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Weekly News We Care About Wrap Up – 9.21.07

posted on September 22nd, 2007 by jay

PSP outsells DS in Japan
Square’s Final Fantasy VII spin off for the PSP, Crisis Core, sold half a million copies last week. It also sold PSPs. Possibly not all of the 95 thousand Sony sold in the week, but likely around 80 thousand, which is how many more units were sold than the previous week. Sony’s business strategy should be clear – simply release a spinoff of one of the most beloved games of all time once a week and the PSP will handily outsell the DS in Japan 1.2 to 1.

Or, to quote someone from a forum I read:
“If DS stopped selling and PSP continued at this rate, it would catch up in 139.7 weeks (May 21, 2010).”

Does anyone else feel nauseous?

Home delayed till Spring
Good for Sony. I’d rather they take the extra time to polish Home than release it early. Nintendo’s Reggie recently mocked Home by saying something glib like, “I think that exists already, it’s called Second Life.” If they can pull it off, I think Home will be one of the coolest things about the PS3 and one of the best social networking ideas in recent gaming – though I still haven’t seen the “Check Mii Out” channel. That’s a joke, it’ll be lame.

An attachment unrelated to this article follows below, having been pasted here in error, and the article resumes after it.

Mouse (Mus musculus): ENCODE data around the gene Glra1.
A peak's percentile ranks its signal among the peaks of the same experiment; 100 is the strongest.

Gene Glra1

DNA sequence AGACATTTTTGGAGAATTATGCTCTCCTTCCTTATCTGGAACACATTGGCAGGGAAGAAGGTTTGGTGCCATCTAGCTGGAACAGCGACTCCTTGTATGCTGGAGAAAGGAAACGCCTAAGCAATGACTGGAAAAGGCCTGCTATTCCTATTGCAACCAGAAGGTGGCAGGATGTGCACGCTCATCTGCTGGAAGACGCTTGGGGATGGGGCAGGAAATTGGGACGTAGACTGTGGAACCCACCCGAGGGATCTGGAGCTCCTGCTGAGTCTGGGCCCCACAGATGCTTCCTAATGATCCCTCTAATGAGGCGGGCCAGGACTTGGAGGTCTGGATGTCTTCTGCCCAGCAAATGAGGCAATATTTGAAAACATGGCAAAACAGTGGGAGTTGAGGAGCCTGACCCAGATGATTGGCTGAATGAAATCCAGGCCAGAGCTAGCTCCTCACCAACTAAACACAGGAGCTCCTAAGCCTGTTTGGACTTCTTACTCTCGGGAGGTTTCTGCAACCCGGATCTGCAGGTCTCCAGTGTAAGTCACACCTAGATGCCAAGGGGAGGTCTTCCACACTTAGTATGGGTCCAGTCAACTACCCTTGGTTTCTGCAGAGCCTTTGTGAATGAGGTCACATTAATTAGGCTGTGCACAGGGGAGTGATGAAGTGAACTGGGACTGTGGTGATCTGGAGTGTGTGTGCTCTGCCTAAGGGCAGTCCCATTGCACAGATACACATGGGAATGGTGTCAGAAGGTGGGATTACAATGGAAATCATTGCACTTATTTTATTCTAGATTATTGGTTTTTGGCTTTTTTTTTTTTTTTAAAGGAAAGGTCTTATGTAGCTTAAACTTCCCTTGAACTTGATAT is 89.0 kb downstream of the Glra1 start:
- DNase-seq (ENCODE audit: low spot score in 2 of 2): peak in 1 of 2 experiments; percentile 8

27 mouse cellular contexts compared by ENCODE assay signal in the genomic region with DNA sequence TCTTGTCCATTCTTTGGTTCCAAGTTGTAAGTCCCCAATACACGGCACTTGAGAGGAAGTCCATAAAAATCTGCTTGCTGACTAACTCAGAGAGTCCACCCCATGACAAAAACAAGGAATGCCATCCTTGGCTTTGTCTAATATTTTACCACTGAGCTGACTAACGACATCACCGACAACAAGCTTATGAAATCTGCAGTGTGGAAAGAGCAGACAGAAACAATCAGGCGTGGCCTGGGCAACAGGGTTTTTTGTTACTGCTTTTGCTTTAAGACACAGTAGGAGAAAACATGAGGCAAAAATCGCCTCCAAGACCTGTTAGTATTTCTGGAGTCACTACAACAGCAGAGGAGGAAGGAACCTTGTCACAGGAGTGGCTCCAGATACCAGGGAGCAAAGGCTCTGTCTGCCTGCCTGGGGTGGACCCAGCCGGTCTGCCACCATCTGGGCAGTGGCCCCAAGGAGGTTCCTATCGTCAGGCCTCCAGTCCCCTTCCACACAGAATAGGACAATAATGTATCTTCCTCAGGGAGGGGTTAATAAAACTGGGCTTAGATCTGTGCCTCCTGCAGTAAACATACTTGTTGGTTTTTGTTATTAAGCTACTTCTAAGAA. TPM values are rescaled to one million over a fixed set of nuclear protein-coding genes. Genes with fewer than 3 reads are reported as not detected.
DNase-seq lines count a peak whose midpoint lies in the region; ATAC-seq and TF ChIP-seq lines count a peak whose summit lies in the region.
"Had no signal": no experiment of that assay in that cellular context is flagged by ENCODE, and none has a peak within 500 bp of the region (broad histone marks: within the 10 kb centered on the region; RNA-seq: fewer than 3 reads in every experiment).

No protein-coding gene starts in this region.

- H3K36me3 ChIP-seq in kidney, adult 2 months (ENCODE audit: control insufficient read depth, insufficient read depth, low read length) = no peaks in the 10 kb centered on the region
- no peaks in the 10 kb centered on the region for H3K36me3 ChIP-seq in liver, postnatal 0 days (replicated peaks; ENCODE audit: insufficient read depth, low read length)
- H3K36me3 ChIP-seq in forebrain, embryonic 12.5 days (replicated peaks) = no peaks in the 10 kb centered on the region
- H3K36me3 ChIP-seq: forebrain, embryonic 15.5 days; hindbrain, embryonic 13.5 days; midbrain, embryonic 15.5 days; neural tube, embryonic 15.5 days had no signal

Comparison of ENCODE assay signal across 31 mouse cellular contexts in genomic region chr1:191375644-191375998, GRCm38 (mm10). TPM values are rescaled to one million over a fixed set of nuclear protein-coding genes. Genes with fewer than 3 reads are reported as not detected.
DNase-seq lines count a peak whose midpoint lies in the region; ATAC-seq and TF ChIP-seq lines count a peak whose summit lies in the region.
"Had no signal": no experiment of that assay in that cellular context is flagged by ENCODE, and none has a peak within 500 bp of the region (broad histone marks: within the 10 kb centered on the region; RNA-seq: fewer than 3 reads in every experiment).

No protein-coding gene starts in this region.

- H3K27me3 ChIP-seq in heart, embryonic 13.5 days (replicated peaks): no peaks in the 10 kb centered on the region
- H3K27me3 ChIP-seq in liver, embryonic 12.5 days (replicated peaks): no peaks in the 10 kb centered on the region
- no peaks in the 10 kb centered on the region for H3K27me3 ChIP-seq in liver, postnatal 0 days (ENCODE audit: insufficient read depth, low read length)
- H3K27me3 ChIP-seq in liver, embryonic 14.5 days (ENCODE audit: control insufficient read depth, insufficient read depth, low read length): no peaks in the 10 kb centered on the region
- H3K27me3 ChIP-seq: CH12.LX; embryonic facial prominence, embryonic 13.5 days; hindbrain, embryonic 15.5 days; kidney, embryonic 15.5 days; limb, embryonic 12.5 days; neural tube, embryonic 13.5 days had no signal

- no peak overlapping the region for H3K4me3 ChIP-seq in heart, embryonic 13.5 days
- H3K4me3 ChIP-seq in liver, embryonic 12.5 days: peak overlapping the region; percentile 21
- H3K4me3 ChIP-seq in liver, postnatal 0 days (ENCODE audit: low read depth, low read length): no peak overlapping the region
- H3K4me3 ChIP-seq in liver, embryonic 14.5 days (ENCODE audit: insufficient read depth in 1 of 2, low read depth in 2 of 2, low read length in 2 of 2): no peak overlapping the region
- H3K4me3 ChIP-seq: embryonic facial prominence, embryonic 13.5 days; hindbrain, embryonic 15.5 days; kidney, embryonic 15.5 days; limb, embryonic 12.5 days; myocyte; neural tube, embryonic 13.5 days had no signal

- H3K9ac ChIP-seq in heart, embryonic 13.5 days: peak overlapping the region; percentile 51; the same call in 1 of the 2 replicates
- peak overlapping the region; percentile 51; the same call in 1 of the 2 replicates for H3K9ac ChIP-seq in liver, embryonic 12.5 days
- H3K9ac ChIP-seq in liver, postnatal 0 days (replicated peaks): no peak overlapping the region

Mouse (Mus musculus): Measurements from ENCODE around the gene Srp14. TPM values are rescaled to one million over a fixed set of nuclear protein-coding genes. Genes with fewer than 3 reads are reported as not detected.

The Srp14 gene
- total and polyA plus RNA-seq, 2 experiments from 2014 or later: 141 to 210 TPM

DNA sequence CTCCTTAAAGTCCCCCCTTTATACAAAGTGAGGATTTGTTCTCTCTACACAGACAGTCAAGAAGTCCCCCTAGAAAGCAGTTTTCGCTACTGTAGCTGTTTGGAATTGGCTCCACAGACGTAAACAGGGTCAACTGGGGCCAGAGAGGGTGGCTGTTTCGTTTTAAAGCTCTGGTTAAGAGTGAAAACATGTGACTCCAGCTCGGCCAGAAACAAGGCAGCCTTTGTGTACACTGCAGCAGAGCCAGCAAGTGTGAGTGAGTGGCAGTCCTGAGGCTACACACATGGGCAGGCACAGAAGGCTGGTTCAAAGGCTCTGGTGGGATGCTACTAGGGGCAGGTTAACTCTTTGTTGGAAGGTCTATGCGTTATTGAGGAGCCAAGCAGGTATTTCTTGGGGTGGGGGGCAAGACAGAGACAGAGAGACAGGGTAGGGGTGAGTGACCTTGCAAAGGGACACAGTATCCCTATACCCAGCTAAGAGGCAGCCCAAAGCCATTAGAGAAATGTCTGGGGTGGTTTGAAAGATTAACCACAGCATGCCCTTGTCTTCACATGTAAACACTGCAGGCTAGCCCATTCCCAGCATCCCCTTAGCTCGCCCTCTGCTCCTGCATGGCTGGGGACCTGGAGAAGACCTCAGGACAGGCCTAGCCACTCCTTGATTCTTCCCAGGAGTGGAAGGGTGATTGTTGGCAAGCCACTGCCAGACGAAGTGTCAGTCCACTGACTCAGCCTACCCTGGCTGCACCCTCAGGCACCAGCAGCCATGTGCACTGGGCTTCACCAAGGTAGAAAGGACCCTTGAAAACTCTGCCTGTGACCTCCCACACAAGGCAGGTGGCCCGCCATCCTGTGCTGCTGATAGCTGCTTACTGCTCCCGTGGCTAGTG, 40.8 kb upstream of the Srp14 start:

The problem for Sony will be making Home a system seller. In some ways, it appeals to the same hardcore demographic as the cell processor and Blu Ray drive. My mom doesn’t know how to use email, she sure as hell isn’t interested in buying a system so she can cultivate her virtual persona. And most of the nerds who spend all of their waking time chatting on the internet may already have a PS3. Anyone with real life friends isn’t going to spend $500 on a fancy version of AIM, whereas Halo 3 or Final Fantasy XIII may be worth spending that much.

If it’s not a system seller (based off previous assumptions) then why is Sony spending so much time on it?

Sonic and Mario at the Olympics to sell 4 million units